Here Are 48 Reasons Chinese Authorities Are Imprisoning Muslim Minorities
Owning a tent, growing a beard, and abstaining from alcohol and cigarettes are all treated with serious suspicion in certain parts of China.
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This article originally appeared on VICE ASIA.
It turns out that abstaining from alcohol or eating breakfast before dawn is enough to get you thrown into a concentration camp in China. In the country’s western Xinjiang province, as part of a broad system of surveillance against the region’s 12 million Uyghur and Kazakh citizens, Chinese officials and security personnel are looking for certain “suspicious” activities as a way to identify people with extremist tendencies. Other red flags include owning a tent, telling people not to swear, and acting sad when your parents die. And engaging in any of these behaviours could see you being detained without trial and locked away in a political education camp indefinitely, according to a Foreign Policy report.
The total list of “Forty-Eight Suspicious Signs of Extremist Tendencies”—compiled by analyst Tanner Greer and later published in the Australian National University’s 2018 China Story Yearbook—is based on interviews that Human Rights Watch researchers conducted with 58 ethnic Uyghurs and Kazakhs, all of whom successfully fled from Xinjiang at some point over the last three years. In 2014, the Communist Party of China launched what it called the “Strike Hard Campaign Against Violent Terrorism”: a state-sanctioned attempt to combat religious extremism by effectively punishing and controlling Muslim Uyghurs based on their faith. The United Nations estimates that between one and two million members of China’s Uyghur ethnic minority have disappeared during that period—thought to be imprisoned in concentration camps for the purposes of re-education and indoctrination.
Gerry Groot, Senior Lecturer in Chinese Studies at the University of Adelaide and a co-author of ANU’s 2018 China Story Yearbook, explains that the “forty-eight signs of extremist tendencies” are used as guidelines for identifying and weeding out potential religious extremists.
“The ‘random signs’ are all possible indications of deeper religiosity, which is in turn taken as indicating higher potential for susceptibility to so-called religious extremism,” he told VICE over email. And while many of the behaviours on the list may seem vague, arbitrary, or generally innocuous, Gerry suggests that Chinese authorities prefer to err on the side of caution than to let potential extremists slip through the cracks.
“A precautionary principle often comes into play,” he said, “because police and others are unlikely to get into trouble for being heavy-handed, but they will be punished if anyone they deal with is subsequently seen by others as a potential or actual so-called extremist.”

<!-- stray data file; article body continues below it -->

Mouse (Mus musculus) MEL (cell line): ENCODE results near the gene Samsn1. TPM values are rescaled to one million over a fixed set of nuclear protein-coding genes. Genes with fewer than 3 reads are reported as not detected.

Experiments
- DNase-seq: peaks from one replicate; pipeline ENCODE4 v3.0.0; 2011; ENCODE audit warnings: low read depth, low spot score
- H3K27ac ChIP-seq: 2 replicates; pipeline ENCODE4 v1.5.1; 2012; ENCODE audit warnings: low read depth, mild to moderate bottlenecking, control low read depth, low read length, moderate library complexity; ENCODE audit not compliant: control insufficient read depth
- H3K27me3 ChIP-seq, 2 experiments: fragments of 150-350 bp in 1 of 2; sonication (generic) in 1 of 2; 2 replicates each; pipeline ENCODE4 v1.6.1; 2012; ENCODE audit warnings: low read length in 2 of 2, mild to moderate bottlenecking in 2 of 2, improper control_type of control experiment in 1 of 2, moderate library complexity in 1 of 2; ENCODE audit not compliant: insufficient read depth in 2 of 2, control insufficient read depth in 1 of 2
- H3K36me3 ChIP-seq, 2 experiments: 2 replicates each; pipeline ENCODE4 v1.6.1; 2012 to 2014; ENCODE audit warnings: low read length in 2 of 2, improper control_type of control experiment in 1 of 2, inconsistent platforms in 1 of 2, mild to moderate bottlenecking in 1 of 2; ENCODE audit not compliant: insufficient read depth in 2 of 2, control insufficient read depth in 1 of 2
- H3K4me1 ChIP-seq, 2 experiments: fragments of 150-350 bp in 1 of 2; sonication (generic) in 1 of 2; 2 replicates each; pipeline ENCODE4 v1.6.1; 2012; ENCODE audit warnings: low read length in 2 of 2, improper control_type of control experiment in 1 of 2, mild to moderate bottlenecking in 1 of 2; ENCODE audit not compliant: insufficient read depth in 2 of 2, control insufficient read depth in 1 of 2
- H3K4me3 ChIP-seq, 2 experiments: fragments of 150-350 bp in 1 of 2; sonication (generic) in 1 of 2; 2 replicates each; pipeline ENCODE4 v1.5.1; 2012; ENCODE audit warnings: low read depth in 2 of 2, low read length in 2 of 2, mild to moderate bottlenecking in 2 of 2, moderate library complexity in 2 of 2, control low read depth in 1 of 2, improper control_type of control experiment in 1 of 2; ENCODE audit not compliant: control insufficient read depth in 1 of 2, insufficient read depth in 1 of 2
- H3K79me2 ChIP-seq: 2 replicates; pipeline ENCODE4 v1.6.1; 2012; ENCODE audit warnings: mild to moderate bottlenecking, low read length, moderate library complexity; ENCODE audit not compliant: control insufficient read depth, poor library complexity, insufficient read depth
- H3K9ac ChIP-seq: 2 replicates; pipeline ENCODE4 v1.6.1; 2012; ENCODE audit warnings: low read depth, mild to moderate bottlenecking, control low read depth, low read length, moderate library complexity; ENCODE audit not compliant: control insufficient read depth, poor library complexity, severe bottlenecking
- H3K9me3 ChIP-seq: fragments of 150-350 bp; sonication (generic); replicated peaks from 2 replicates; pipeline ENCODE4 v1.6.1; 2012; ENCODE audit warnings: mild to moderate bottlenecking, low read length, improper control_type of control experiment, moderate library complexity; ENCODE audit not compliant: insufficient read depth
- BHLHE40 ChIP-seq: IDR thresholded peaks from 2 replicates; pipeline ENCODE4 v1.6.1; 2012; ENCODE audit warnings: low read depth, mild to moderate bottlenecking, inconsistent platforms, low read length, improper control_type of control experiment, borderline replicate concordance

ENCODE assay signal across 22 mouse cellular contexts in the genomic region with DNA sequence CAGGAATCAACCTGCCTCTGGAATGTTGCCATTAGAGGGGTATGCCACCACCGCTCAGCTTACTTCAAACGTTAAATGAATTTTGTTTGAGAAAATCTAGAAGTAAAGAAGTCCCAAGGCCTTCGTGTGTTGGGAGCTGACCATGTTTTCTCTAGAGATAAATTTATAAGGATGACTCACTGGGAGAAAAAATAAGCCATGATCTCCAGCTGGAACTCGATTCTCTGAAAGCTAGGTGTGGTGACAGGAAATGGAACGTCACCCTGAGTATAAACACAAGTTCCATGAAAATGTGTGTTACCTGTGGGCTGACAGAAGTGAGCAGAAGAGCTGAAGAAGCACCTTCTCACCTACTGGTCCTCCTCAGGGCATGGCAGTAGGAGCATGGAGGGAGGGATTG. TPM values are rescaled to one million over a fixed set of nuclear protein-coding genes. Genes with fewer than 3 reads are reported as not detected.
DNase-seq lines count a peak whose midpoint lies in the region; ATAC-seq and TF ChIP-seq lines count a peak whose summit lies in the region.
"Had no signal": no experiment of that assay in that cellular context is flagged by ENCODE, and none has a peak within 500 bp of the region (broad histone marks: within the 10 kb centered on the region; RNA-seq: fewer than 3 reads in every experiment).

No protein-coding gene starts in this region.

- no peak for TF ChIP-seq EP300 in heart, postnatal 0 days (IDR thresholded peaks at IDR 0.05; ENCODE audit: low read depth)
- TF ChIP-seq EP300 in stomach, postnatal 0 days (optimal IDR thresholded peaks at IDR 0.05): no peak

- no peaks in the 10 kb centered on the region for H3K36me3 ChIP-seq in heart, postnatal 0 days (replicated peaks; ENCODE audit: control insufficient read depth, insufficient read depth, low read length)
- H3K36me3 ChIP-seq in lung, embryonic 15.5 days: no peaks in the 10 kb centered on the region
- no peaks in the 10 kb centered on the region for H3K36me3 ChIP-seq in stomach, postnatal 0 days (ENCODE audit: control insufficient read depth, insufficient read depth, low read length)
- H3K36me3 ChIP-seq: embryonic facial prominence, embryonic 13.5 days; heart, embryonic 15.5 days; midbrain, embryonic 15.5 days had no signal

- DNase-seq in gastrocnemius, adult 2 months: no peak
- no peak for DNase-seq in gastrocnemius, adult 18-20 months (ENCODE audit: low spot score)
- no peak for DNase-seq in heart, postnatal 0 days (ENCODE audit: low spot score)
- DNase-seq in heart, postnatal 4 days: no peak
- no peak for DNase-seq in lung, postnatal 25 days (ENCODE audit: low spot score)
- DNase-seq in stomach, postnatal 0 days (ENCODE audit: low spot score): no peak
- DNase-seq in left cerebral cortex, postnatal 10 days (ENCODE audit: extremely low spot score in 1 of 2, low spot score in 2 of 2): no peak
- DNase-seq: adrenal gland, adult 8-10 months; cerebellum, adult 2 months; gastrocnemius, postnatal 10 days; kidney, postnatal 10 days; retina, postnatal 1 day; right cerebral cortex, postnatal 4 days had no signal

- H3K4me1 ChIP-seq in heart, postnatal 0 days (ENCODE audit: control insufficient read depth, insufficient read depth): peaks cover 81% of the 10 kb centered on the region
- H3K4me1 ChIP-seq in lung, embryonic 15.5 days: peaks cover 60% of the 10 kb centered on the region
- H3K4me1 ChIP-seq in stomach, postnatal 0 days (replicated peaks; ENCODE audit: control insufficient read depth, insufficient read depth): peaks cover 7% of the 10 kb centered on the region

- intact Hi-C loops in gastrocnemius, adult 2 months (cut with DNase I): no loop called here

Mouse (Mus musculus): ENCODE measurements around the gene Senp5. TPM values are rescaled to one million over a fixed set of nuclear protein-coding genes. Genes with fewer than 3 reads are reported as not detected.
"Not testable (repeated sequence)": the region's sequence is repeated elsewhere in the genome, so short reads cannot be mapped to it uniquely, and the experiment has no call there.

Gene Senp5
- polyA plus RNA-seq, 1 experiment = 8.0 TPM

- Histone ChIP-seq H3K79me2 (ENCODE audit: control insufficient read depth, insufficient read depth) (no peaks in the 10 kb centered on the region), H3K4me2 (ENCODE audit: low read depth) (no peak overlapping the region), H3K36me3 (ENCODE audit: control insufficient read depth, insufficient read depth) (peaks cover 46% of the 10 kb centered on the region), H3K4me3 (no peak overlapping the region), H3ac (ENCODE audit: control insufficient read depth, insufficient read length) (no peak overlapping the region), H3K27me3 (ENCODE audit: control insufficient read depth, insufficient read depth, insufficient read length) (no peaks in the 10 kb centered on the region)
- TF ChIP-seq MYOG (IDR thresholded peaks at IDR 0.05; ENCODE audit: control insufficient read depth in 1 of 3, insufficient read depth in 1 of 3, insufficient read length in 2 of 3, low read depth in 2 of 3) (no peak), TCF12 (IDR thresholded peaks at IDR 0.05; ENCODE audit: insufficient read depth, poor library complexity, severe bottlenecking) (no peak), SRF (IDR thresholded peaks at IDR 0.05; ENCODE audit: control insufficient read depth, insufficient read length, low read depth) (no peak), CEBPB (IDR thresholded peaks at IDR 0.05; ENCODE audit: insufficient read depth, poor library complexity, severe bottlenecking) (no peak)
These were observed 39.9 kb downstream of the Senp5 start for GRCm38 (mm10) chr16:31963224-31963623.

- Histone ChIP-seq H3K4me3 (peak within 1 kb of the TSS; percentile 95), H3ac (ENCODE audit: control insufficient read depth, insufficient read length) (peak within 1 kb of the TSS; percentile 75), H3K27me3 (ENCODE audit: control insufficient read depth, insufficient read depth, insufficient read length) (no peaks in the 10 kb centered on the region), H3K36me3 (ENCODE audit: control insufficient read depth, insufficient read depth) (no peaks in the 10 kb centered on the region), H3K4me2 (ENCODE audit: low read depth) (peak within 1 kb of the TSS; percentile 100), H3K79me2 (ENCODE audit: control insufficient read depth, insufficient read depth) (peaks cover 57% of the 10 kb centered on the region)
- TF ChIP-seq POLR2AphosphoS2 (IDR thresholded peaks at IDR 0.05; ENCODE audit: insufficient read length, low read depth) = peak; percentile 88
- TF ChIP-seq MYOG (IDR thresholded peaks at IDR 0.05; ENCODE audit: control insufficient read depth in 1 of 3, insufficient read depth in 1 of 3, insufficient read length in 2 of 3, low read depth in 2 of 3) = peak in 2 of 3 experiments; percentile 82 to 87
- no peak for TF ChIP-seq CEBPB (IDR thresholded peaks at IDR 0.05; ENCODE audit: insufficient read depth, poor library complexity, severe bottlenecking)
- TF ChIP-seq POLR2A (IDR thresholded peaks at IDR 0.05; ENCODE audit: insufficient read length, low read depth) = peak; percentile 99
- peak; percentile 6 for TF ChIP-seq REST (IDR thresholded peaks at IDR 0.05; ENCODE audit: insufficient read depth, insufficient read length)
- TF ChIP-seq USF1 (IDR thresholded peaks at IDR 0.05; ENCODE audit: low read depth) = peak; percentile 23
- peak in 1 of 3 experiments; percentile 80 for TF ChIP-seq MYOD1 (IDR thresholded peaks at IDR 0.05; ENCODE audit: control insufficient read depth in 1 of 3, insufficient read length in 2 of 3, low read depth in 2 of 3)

Each of the interviewees HRW spoke to cited at least one of the behaviours on the list as something they avoided for fear of drawing undue attention to themselves and being sent to an education camp. As Tanner Greer notes, though, only a certain number of the 48 activities could be reasonably connected to acts of terrorism. The rest, he suggests, are used as ways to clamp down on religious practice in general—growing a full beard, for example, or fasting—however harmless those practices may seem.
“The goal of the Strike Hard Campaign is not, as China claims, purely to destroy terrorists but to destroy minority religion and identity altogether,” Tanner speculated. “It has created an atmosphere of constant fear, in which Uyghurs dread the invisible lines placed around every aspect of their lives.”
The full list of suspicious activities is as follows:
- Owning a tent
- Telling others not to swear
- Speaking with someone who has travelled abroad
- Owning welding equipment
- Telling others not to sin
- Owning extra food
- Eating breakfast before the sun comes up
- Merely knowing someone who has travelled abroad
- Owning a compass
- Arguing with an official
- Publicly stating that China is inferior to some other country
- Owning multiple knives
- Sending a petition that complains about local officials
- Having too many children
- Abstaining from alcohol
- Not allowing officials to sleep in your bed, eat your food, and live in your house
- Having a VPN
- Abstaining from cigarettes
- Not having your government ID on your person
- Having WhatsApp
- Wailing, publicly grieving, or otherwise acting sad when your parents die
- Not letting officials take your DNA
- Watching a video filmed abroad
- Wearing a scarf in the presence of the Chinese flag
- Wearing a hijab (if you are under 45)
- Going to a mosque
- Listening to a religious lecture
- Not letting officials scan your irises
- Not letting officials download everything you have on your phone
- Not making voice recordings to give to officials
- Speaking your native language in school
- Speaking your native language in government work groups
- Speaking with someone abroad (via Skype, WeChat, etc.)
- Wearing a shirt with Arabic lettered writing on it
- Having a full beard
- Wearing any clothes with religious iconography
- Not attending mandatory propaganda classes
- Not attending mandatory flag-raising ceremonies
- Not attending public struggle sessions (the public humiliation of political rivals)
- Refusing to denounce your family members or yourself in these public struggle sessions
- Trying to kill yourself when detained by the police
- Trying to kill yourself when in the education camps
- Performing a traditional funeral
- Inviting multiple families to your house without registering with the police department
- Being related to anyone who has done any of the above